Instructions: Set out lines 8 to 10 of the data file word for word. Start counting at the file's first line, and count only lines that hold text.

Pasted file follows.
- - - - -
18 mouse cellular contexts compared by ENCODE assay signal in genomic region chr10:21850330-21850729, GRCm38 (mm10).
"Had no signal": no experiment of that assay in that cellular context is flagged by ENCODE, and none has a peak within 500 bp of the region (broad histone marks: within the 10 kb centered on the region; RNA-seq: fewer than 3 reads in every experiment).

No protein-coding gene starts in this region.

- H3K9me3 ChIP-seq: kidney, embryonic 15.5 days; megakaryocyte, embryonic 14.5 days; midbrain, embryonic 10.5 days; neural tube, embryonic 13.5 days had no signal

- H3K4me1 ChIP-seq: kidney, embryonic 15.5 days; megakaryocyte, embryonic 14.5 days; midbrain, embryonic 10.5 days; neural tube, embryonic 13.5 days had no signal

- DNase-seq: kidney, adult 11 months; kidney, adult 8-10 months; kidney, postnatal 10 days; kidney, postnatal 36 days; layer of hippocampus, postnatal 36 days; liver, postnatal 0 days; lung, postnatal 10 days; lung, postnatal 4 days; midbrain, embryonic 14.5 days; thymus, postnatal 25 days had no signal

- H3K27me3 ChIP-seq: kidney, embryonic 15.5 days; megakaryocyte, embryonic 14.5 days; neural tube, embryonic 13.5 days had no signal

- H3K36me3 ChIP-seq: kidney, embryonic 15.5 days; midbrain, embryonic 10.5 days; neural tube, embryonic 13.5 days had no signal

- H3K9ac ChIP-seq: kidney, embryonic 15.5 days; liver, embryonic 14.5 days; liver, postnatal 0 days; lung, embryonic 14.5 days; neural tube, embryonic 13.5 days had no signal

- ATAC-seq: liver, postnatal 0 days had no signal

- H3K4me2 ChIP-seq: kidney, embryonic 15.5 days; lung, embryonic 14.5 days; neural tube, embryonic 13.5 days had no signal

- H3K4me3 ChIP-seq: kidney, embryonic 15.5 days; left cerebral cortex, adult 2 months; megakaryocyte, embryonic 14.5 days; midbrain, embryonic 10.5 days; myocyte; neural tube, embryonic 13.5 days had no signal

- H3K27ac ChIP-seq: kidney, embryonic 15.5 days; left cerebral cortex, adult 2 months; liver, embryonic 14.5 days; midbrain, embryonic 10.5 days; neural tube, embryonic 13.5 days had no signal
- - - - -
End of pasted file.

- H3K36me3 ChIP-seq: kidney, embryonic 15.5 days; midbrain, embryonic 10.5 days; neural tube, embryonic 13.5 days had no signal

- H3K9ac ChIP-seq: kidney, embryonic 15.5 days; liver, embryonic 14.5 days; liver, postnatal 0 days; lung, embryonic 14.5 days; neural tube, embryonic 13.5 days had no signal

- ATAC-seq: liver, postnatal 0 days had no signal